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Located northwest of Kamloops, there are two main ways to reach Lac du Bois Grasslands protected area by vehicle (refer to the map in the brochure):

  • A: Lac du Bois Road in the east takes the visitor through the full sweep of the grasslands. From the intersection of Fortune Drive and Tranquille Road, take 8th Street north through two sets of traffic lights. At the overpass, move into the left-hand lane and turn straight ahead up the hill between the subdivisions. At the cattle guard the surface changes to gravel and is a good, but narrow, well-traveled road. Expect to meet logging trucks and school buses.
  • B: In the west, Tranquille-Criss Creek Forest Service Road (also known as Red Lake Road) rises steeply to the Dewdrop Range and the deep canyon of Tranquille Valley. From the intersection of Fortune Drive and Tranquille Road, follow Tranquille Road past the airport towards Tranquille. Turn right over the railway tracks and around the fields before crossing the Tranquille River and going up the long, gradual hill. At the sharp blind 180 degree turn, there are two choices: go straight ahead to Dewdrop Flats and the red lava cliffs of Dewdrop Range, or go around the corner and up the hill to follow the spectacular Tranquille canyon. Expect to meet logging trucks and other local traffic.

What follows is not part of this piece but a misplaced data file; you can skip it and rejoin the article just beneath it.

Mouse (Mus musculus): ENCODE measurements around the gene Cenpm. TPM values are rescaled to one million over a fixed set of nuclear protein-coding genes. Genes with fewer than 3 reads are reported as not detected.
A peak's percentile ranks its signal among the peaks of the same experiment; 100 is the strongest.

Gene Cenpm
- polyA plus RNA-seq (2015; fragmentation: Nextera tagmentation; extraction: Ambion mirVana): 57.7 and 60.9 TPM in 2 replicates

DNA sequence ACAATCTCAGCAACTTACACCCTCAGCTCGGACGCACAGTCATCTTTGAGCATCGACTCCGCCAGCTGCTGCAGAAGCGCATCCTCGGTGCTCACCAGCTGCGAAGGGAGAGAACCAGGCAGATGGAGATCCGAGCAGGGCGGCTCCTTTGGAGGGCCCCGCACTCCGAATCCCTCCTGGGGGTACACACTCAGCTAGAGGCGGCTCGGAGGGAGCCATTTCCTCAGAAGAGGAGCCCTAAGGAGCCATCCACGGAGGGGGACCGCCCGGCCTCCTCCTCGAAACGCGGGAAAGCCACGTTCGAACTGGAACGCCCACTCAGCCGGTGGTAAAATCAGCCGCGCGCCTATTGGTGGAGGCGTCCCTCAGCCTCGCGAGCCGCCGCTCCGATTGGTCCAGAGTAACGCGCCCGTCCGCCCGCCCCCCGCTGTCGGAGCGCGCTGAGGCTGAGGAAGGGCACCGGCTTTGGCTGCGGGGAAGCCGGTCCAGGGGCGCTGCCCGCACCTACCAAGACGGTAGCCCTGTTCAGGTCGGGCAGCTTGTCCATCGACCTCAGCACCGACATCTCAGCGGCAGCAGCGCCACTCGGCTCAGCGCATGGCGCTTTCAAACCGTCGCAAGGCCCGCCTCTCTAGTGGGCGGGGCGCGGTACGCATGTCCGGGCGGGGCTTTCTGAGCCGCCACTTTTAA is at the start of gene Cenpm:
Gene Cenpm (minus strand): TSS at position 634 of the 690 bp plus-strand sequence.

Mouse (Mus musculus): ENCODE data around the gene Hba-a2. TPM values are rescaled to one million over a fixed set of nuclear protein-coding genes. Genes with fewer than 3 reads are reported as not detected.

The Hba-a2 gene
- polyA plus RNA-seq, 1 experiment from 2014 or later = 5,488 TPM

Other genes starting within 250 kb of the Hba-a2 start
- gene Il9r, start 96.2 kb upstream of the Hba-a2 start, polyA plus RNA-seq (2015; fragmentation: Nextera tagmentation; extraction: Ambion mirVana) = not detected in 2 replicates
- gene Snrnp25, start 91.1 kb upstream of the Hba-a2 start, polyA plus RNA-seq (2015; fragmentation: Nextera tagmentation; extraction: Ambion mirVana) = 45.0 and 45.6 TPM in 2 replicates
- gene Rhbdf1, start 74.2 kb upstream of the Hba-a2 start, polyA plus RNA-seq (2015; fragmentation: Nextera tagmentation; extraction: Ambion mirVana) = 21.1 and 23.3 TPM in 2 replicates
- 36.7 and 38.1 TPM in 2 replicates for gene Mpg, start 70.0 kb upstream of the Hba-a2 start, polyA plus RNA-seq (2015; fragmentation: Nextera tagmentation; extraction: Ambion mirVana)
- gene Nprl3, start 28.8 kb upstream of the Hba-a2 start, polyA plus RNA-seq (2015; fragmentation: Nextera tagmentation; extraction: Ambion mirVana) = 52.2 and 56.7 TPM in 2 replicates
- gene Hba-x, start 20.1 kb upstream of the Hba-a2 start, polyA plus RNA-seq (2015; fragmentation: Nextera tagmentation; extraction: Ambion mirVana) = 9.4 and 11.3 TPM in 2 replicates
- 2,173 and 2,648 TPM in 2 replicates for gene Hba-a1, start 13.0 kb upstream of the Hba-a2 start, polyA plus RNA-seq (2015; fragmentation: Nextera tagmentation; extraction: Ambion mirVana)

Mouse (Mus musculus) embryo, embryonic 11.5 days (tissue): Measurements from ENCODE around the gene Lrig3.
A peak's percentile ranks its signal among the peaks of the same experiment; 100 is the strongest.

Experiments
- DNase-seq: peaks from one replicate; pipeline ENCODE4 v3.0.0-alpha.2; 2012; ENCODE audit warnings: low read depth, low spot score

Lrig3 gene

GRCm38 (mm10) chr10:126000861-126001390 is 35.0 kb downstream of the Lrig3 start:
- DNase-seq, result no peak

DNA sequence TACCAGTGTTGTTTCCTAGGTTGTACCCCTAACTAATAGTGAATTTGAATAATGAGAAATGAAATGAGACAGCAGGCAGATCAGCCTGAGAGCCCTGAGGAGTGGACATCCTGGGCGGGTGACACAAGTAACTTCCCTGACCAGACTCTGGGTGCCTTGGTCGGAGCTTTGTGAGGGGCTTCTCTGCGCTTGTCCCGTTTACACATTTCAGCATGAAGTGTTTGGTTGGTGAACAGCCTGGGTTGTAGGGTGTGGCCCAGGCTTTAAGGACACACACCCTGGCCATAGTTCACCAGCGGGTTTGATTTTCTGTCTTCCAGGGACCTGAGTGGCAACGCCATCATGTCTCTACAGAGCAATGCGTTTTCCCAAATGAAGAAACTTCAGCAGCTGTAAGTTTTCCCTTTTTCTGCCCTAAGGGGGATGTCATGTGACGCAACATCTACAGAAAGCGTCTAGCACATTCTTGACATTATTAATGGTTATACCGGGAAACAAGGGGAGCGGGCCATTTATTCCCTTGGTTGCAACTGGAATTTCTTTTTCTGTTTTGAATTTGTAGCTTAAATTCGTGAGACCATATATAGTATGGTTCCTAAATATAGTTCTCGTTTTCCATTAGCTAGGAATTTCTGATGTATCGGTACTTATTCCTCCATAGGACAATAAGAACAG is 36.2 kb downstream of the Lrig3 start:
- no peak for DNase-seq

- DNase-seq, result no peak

Two other roads give vehicle access to the protected area, each leading into a different type of scenery:

  • Long Lake Road: From the ATV area on the Lac du Bois Road, Long Lake Road winds its way through the grasslands to the forests past rolling hills and small ponds. It is a narrow, dirt track, steep in places. Closed during winter and spring break-up or during adverse conditions that would affect the stability of the road.
  • Dairy Creek Road: To get to the north edge of the protected area, take this logging road that runs through Douglas fir forest and beside deeply entrenched streams. It can be reached by following Westsyde Road. It is a narrow, gravel road steep in places. An alternative route when weather conditions permit. It connects to the north end of the Long Lake Road and eventually connects to the Lac du Bois Road. There are many junctions along the way so a good map is essential.

The road lying to the west of Wheeler Mountain is deeply rutted and partly washed out in places. It is not recommended for public use.

Vehicle access is limited to only those roads shown on the map; all other trails are closed to motorized vehicles. Not all roads are passable by two-wheel drive, low-clearance vehicles and weather conditions may severely change driving conditions.